, Volume 61, Issue 12, pp 1711–1720 | Cite as

Criteria for TNF-Targeted Therapy in Rheumatoid Arthritis

Estimates of the Number of Patients Potentially Eligible
  • Tore K. Kvien
  • Till Uhlig
  • Ivar Sønbø Kristiansen
Review Article


Tumour necrosis factor (TNF) antagonists or blocking agents represent a major advance in the treatment of rheumatoid arthritis (RA), but their use raises economic concerns because of the high drug cost. Population-based patient registers with clinical data allow the estimation of the proportion of patients with RA who are eligible for TNF antagonist therapy according to recent consensus statements on TNF-targeted therapy.

Data were derived from a representative county-based (500 000 population) register of patients with RA. Of 894 patients aged between 18 and 70 years, 636 (71%) [females 80%, mean (SD) age 53.6 (12.2) years and mean (SD) disease duration 12.2 (9.3) years] had a clinical and radiographic examination. The eligibility for TNF-targeted therapy was estimated from the following criteria: (i) previous or current therapy with at least one disease-modifying antirheumatic agent (DMARD); and (ii) active disease. Disease activity criteria were set to 28-swollen joint count (28-SJC) ≥6, 28-tender joint count ≥6, and erythrocyte sedimentation rate (ESR) ≥28 mm/hour or C-reactive protein (CRP) ≥20 mg/L. Sensitivity analyses were performed varying some of these disease activity parameters.

Of the 636 patients, as many as 526 (83%) had previously or were currently using DMARDs and 98 (15%) fulfilled both the DMARD and activity criteria, thus being the maximum number of patients considered for TNF-targeted therapy. If the most stringent criteria were used (ever DMARD, 28-SJC ≥12 and ESR ≥50 mm/hour or CRP ≥40 mg/L) only 15 of the 626 (2%) would be candidates for TNF-targeted therapy. In a population of 1 million, assuming a prevalence of 2000 patients with RA under the age of 70 years, the number of candidates for TNF-targeted therapy would be 40 to 300, depending on the disease activity criteria. Stringent ESR and CRP criteria would lead to a major reduction in the number of eligible patients. These utilisation data imply annual drug costs in the range of $US480 000 to $US3 600 000 for TNF antagonists for RA per 1 million population. Further economic evaluations are needed to determine for which groups such treatment is warranted from a health economics perspective.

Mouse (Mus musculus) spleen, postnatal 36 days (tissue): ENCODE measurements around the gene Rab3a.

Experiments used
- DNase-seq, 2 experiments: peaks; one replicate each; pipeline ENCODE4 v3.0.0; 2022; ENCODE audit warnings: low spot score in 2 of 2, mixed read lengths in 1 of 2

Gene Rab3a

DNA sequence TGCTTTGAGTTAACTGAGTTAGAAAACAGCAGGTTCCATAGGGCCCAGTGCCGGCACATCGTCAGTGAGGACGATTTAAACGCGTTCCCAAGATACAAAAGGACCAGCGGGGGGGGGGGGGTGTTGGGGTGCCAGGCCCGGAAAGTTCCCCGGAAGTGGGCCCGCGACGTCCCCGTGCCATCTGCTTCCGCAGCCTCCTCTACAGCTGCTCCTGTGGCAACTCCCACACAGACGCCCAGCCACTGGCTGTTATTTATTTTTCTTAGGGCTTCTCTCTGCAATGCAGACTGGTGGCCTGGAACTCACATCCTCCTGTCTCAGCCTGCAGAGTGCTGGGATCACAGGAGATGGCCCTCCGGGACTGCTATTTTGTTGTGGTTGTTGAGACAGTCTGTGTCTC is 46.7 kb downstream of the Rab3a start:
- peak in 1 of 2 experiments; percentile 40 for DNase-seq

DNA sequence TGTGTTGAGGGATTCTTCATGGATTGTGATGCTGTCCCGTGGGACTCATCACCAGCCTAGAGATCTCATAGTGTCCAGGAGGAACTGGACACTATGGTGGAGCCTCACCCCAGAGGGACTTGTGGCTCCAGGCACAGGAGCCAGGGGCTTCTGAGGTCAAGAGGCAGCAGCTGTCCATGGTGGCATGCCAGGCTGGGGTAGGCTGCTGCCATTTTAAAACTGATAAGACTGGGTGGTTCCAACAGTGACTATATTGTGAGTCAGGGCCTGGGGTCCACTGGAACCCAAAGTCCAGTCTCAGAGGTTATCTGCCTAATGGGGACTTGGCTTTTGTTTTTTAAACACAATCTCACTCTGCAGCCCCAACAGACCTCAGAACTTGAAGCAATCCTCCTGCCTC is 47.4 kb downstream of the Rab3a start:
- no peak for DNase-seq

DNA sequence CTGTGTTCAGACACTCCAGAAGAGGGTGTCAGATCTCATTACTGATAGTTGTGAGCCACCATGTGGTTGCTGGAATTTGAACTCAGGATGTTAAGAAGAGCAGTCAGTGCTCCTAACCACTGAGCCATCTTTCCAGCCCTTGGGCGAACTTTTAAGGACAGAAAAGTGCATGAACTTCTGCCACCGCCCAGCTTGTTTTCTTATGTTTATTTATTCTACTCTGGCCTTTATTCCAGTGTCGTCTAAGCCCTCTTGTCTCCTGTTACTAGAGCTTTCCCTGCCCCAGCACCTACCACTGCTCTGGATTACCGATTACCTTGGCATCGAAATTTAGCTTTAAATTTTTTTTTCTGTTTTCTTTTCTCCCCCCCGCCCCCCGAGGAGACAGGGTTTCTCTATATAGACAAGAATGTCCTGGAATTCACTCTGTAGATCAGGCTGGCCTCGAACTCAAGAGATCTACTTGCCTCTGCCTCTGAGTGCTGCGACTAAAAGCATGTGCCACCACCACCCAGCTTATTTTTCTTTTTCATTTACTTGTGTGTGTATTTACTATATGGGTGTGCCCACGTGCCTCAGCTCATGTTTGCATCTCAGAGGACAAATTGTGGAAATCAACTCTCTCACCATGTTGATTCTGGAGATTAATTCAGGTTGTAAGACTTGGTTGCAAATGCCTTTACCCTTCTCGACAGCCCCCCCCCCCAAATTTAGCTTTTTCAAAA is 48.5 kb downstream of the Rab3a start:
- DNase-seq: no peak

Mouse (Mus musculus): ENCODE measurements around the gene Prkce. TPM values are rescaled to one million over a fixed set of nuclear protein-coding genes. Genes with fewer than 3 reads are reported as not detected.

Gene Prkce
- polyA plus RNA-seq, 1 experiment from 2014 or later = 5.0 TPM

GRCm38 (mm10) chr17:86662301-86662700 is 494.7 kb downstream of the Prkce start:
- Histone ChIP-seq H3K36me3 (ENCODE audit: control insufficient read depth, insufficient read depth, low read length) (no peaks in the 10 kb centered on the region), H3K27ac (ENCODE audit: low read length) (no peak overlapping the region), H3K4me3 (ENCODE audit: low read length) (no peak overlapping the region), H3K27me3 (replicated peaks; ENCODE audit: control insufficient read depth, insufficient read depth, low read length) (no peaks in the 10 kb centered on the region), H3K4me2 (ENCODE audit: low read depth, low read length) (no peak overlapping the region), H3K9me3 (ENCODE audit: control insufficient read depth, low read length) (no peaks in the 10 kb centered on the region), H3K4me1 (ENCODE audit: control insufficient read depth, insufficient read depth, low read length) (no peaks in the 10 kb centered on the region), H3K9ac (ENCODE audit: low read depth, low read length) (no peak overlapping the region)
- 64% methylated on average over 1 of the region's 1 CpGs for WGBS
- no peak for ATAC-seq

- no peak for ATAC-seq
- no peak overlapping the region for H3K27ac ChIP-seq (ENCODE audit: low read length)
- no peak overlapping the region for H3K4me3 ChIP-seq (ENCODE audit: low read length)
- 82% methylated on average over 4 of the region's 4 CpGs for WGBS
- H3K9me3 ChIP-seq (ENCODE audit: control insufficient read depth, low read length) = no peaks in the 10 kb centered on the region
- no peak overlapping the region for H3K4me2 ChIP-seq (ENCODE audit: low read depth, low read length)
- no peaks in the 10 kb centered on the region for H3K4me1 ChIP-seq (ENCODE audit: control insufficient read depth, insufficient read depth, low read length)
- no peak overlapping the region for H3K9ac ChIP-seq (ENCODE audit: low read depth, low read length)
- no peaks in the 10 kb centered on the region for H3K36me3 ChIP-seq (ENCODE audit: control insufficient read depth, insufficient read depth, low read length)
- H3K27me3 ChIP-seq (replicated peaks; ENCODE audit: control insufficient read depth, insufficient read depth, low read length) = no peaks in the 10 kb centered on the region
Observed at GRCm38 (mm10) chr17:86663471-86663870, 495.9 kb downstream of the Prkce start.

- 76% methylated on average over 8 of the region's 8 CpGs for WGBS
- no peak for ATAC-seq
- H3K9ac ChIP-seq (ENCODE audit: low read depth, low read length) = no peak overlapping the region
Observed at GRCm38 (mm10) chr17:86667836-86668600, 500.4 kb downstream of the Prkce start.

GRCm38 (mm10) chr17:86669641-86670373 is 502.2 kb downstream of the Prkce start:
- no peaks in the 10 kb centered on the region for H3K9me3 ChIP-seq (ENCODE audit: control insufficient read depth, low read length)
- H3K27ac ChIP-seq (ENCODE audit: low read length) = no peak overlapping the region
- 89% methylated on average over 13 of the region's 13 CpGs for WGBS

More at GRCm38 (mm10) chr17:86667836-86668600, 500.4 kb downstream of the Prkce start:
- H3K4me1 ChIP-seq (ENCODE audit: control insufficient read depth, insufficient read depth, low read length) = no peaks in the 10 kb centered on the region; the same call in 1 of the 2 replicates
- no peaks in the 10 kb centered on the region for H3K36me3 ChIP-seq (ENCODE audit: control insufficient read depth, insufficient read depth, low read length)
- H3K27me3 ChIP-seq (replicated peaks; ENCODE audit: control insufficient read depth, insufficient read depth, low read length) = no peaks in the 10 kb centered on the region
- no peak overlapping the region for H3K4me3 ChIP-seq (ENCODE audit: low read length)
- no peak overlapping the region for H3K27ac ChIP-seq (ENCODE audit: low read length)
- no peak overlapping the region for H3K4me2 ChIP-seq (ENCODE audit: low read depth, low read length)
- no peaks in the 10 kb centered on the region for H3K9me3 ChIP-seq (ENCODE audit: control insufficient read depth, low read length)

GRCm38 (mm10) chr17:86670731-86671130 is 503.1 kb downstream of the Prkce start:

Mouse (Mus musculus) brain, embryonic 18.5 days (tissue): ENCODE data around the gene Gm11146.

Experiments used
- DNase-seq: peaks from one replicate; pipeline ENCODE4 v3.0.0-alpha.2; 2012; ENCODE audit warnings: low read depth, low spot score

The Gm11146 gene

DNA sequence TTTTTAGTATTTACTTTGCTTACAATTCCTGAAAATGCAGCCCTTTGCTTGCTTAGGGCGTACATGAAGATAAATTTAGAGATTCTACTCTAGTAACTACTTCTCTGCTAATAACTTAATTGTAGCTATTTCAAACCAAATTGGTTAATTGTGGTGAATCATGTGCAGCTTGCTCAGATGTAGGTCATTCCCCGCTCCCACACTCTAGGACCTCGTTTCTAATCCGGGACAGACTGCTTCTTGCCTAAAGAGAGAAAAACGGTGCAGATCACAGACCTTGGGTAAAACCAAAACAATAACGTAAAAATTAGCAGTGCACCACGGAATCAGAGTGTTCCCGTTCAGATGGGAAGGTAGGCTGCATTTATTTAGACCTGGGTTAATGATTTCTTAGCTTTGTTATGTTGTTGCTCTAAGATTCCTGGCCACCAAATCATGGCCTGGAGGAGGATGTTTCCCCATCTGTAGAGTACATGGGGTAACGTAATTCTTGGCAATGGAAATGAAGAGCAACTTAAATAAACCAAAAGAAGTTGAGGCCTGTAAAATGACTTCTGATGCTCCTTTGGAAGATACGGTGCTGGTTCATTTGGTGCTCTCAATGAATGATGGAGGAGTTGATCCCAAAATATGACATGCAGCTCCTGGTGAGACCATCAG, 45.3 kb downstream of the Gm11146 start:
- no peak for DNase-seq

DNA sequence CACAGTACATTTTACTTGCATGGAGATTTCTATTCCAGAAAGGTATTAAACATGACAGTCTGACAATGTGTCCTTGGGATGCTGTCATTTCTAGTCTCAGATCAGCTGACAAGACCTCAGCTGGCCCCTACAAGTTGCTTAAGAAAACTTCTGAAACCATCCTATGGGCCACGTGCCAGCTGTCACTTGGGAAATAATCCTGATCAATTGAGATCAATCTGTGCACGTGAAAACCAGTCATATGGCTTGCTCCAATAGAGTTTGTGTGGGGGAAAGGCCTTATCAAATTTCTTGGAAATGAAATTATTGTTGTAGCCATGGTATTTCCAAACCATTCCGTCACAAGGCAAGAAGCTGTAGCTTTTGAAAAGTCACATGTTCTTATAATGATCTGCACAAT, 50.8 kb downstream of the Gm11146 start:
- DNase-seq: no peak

1. 1.
    Pincus T, Callahan LF. What is the natural history of rheumatoid arthritis [review]? Rheum Dis Clin North Am 1993; 19: 123–51PubMedGoogle Scholar
  2. 2.
    Uhlig T, Smedstad LM, Vaglum P, et al. The course of rheumatoid arthritis and predictors of psychological, physical and radiographic outcome after 5 years of follow-up. Rheumatology (Oxford) 2000; 39(7): 732–41CrossRefGoogle Scholar
  3. 3.
    Eberhardt KB, Fex E. Functional impairment and disability in early rheumatoid arthritis — development over 5 years. J Rheumatol 1995; 22: 1037–42PubMedGoogle Scholar
  4. 4.
    Hakala M, Nieminen P, Koivisto O. More evidence from a community based series of better outcome in rheumatoid arthritis. Data on the effect of multidisciplinary care on the retention of functional ability. J Rheumatol 1994; 21: 1432–7Google Scholar